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N5248M finally found

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  • Robert Lees
    replied
    Re: N5248M finally found

    You are right, Ray, but I'm sure that fabric is an "uncertified light" fabric that is intended for ultralights etc. I do know some Taylorcraft so covered, but in the USA for a certified aircraft, would be illegal.

    There is a French Dacron fabric of equivalent strength to Ceconite 102 or Poly-Fiber "Medium-2" called Diatex which has no stamp. But I doubt you would find it in the USA.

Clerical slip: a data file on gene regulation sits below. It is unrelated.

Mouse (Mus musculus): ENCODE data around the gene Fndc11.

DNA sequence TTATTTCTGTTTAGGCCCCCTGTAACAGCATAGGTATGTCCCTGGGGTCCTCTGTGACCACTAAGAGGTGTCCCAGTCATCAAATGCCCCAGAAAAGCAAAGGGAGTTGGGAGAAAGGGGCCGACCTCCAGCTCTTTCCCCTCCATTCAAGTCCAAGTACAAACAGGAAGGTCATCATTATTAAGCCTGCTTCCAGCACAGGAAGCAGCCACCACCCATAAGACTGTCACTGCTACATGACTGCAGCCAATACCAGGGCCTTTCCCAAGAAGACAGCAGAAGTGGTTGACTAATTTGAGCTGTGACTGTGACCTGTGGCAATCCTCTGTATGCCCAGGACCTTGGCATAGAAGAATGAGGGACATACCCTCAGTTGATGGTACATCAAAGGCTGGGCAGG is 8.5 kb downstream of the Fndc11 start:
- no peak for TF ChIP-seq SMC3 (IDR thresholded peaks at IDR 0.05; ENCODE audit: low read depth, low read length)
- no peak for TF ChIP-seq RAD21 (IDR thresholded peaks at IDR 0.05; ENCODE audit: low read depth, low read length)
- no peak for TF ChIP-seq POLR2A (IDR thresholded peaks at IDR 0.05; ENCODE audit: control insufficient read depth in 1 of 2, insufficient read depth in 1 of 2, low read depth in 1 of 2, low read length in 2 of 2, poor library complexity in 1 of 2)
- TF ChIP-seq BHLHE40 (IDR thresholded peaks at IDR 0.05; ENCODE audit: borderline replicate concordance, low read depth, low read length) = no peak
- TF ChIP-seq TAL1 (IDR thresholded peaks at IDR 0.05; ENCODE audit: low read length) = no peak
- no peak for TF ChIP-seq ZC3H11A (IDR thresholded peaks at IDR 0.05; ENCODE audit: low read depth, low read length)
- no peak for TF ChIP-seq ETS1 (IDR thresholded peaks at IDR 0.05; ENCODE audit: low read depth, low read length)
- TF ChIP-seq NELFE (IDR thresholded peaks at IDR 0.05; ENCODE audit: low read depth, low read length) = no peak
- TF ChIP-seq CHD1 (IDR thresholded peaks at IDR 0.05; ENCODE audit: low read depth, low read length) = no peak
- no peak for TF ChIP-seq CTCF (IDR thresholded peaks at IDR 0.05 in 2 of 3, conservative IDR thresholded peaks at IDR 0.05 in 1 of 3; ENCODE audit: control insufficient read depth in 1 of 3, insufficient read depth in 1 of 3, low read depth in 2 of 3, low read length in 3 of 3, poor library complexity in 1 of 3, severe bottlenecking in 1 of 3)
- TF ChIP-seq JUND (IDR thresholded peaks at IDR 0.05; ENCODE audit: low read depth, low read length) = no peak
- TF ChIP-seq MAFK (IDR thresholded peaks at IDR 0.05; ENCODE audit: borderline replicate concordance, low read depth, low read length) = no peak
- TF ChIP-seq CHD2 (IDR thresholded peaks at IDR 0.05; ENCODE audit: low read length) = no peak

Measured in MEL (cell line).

Rob

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  • Ray36048
    replied
    Re: N5248M finally found

    Originally posted by Robert Lees View Post
    Green might indicate Randolph dope upon Ceconite fabric (which is later than cotton...do the log books not show any work carried out after 1970 at all?)

    Ceconite (or any Dacron fabric) usually has a black PMA stamp every so often on the fabric, Cotton or Linen does not. See attached example.

    Regarding your N number: Don't use a heat gun until you try a hair dryer first (to soften the adhesive).

    Hope that helps,
    Rob
    Homebuilders use a Dacron fabric available from Aircraft Spruce that is not certified. It does not have any markings.

    Leave a comment:


  • NC36061
    replied
    Re: N5248M finally found

    Hi Patrick,